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How publishers are building connections with young audiences

March 29, 2023 | By Jeana Garms, Vice President of Marketing – Arc XP @arcxp

For publishers and media companies, the need to focus on younger audiences for future growth, especially Gen Z (16-25) and young millennials (26-32), is well documented. Most publishers have put significant resources and effort into engaging and staying relevant to the newest generations of readers, viewers, and listeners. But are their tactics working? 

Digiday and Arc XP surveyed 116 publishers and 114 Gen Z and young millennial consumers to understand the tactics publishers are currently using to attract these generations and how they match up with the preferences of these audiences.

The good news is that, according to our State of publisher audiences report, publishers are already attracting and engaging with Gen Z and young millennial audiences. Nearly half (47%) of publishers say Gen Z makes up 41% or more of their digital audience, and more than half (50%) say young millennials consist of 41% or more of their audience.


However, the survey results indicate that publishers might be missing opportunities to  build long-term, loyal relationships with them.

For example, when asked which content channels are the most successful in driving young millennials and Gen Z audiences to their website, publishers said they are seeing positive results from Facebook (66%) and then a tie between Twitter (48%) and YouTube (48%).

That said, when we asked Gen Z and young millennial respondents what channels they prefer, Facebook came in fifth place, and Twitter in seventh. YouTube was the number one preferred channel by a substantial margin.

What causes these differences? Why are publishers so enthusiastic about Facebook, while younger consumers have a significantly different short list of go-to channels? One answer may be in how publishers analyze the data that is telling them which channels work. Their analytics capabilities and data sources may not have caught up with where the consumer is now.


The survey also uncovered an opportunity for publishers to create content formats that better match Gen Z and young millennial preferences. Publishers say that short-form video (78%) and a combination of text and video (62%) are the best formats for engaging younger consumers, with short-form text (40%) and a combination of text and audio (40%) tying for third place.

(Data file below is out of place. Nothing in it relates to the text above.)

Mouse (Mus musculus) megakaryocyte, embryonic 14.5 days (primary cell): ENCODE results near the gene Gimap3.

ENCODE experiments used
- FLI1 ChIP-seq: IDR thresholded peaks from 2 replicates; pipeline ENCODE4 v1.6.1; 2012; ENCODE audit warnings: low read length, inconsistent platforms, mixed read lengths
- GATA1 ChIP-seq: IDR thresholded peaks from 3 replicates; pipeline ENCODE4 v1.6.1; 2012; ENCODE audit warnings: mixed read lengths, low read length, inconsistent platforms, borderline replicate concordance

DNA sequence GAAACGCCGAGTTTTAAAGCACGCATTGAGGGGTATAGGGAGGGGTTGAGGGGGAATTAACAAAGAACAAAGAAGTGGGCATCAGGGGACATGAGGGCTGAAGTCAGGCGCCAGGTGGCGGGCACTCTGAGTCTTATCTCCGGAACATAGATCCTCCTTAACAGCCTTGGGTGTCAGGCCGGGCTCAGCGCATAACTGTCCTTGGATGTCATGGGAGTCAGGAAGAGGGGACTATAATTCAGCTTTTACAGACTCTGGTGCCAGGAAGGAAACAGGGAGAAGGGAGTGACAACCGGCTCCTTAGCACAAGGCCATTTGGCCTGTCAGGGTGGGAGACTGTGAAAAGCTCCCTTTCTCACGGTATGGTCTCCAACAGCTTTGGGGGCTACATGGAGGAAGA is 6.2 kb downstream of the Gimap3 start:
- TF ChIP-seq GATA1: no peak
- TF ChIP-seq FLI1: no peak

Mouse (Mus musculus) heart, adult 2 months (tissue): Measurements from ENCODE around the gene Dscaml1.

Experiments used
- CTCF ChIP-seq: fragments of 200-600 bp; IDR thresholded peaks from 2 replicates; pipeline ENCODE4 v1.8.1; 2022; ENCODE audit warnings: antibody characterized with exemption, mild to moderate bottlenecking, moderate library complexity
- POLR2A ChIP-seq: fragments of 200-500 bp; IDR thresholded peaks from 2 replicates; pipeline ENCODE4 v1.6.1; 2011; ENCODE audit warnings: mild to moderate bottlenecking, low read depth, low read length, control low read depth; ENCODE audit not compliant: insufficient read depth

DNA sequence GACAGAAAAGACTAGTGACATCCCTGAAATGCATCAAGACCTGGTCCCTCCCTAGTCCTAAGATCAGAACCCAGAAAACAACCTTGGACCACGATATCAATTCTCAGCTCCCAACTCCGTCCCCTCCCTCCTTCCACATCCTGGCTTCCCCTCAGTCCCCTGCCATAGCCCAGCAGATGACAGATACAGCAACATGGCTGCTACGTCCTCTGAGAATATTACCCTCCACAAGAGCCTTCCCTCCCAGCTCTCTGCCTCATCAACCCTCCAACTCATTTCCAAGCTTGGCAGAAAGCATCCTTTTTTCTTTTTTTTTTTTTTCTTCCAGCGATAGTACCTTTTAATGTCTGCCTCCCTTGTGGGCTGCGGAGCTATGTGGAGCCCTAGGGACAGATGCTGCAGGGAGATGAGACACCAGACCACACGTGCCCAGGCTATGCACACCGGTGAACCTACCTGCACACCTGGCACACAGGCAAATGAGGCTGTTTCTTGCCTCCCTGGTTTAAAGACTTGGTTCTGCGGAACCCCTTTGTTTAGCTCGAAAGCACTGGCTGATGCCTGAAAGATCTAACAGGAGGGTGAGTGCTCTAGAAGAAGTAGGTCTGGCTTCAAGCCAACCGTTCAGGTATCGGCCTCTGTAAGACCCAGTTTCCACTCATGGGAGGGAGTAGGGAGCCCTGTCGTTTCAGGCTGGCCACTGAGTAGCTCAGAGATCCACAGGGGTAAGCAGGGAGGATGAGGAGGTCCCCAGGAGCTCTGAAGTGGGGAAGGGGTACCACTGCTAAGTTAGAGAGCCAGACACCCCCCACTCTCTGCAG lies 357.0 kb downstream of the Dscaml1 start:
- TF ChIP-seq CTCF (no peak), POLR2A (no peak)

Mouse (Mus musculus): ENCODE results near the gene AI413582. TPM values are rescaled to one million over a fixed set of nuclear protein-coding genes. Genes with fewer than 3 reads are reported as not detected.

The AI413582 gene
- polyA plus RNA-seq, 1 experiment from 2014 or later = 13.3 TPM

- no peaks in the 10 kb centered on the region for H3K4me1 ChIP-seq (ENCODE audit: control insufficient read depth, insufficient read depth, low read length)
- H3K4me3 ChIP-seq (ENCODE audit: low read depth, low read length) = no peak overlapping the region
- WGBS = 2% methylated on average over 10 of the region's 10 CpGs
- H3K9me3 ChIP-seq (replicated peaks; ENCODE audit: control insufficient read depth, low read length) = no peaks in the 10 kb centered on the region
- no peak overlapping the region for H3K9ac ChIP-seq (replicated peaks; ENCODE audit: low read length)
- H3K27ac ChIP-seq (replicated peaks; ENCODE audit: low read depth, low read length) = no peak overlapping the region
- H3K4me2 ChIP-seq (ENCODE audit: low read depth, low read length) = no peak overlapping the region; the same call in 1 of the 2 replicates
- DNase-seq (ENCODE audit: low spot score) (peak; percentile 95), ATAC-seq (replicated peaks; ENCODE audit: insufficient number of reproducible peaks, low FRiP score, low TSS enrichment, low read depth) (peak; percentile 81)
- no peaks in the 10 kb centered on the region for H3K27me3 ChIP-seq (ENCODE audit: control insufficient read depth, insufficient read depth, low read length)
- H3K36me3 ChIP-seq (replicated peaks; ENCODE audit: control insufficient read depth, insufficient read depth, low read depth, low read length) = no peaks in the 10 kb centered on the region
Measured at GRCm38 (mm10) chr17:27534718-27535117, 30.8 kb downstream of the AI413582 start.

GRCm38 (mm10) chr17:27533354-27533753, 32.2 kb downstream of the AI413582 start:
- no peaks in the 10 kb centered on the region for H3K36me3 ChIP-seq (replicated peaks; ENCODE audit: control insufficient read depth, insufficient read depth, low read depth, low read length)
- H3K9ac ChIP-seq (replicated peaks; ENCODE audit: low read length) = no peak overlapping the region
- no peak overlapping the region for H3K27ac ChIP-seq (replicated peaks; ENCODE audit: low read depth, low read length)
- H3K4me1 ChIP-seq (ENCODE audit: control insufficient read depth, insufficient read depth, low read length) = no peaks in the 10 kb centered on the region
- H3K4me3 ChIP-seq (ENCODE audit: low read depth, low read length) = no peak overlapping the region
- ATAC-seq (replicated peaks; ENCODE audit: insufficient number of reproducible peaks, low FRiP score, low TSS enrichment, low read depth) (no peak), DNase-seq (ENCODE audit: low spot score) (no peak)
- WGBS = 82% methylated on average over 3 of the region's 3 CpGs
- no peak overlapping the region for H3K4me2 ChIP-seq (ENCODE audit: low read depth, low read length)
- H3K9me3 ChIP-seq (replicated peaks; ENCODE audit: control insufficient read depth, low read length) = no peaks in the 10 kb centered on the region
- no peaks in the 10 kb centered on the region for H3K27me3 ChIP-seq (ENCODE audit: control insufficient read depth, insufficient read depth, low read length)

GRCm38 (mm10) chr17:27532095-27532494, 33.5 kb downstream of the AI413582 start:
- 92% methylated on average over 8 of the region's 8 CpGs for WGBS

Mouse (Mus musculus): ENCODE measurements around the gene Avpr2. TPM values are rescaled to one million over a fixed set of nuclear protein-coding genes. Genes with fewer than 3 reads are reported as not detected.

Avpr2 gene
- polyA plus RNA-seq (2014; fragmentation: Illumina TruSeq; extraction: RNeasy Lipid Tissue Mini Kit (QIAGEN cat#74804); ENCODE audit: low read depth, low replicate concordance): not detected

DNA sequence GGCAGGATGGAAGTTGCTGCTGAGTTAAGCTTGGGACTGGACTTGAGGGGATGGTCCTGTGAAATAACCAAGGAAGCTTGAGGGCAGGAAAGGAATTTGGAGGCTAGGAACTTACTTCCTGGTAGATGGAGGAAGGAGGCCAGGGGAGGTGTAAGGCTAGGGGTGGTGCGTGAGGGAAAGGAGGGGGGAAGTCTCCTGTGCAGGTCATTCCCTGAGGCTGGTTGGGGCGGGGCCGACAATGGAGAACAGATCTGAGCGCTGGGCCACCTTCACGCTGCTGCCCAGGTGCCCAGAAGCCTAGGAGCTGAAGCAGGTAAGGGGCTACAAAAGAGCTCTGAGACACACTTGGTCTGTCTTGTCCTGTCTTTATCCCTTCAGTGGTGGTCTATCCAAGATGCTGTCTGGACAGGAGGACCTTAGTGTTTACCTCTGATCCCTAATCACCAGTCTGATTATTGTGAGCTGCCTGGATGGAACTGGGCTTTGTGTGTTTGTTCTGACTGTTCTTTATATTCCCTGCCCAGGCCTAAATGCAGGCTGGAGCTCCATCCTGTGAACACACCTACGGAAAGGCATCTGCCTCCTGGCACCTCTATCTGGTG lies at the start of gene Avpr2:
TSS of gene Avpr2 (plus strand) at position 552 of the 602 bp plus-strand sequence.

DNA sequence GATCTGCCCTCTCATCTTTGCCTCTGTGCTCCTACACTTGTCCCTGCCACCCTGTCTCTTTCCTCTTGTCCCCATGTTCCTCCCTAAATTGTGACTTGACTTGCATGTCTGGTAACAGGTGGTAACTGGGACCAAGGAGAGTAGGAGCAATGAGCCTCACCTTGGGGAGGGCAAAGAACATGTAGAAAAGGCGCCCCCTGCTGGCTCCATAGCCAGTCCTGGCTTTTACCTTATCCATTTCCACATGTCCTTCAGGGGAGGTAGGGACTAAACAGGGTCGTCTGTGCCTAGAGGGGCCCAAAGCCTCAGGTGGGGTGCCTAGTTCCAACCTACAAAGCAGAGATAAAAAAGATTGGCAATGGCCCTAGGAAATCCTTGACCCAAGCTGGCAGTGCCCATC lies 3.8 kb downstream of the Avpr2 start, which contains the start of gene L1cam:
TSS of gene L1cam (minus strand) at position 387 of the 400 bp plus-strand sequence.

Gen Z and young millennial consumers named short-form video (61%) as their most preferred content format, matching publisher expectations. They also appreciate short-form text (40%). However, long-form text (32%) came in third in their preferences. Contrary to popular wisdom about their extremely short attention spans, Gen Z and young millennials like to read and even don’t mind long-form content. That’s good news for publishers, especially those publishing words over video.

Future focus

Publishers who reflect Gen Z and millennial audiences’ views and values will have a better chance of keeping them and growing new segments of younger readers, viewers, and listeners. Fortunately, 88% of Gen Z and millennial consumers surveyed say that publishers are somewhat to extremely aligned with their values and opinions.

Yet respondents indicated that publishers still had some work to do to on representation. Only 21% said that their political views were well represented in news and entertainment content channels. Representation of ethnically diverse demographics and LGBTQ+ demographics were graded even worse, with only 11% and 5% of respondents saying those demographics were well represented.

When asked how their editorial teams are learning about the values of young millennials and Gen Z audiences and the topics they’re interested in, 31% said they are hiring more employees from these generations and 31% said they are monitoring comments from younger users. Only 4% said they aren’t taking any specific steps. So, despite some disconnects, the survey found that, given publishers’ tactics for engaging younger audiences, it’s clear that they continue to make real investments in understanding these consumers.

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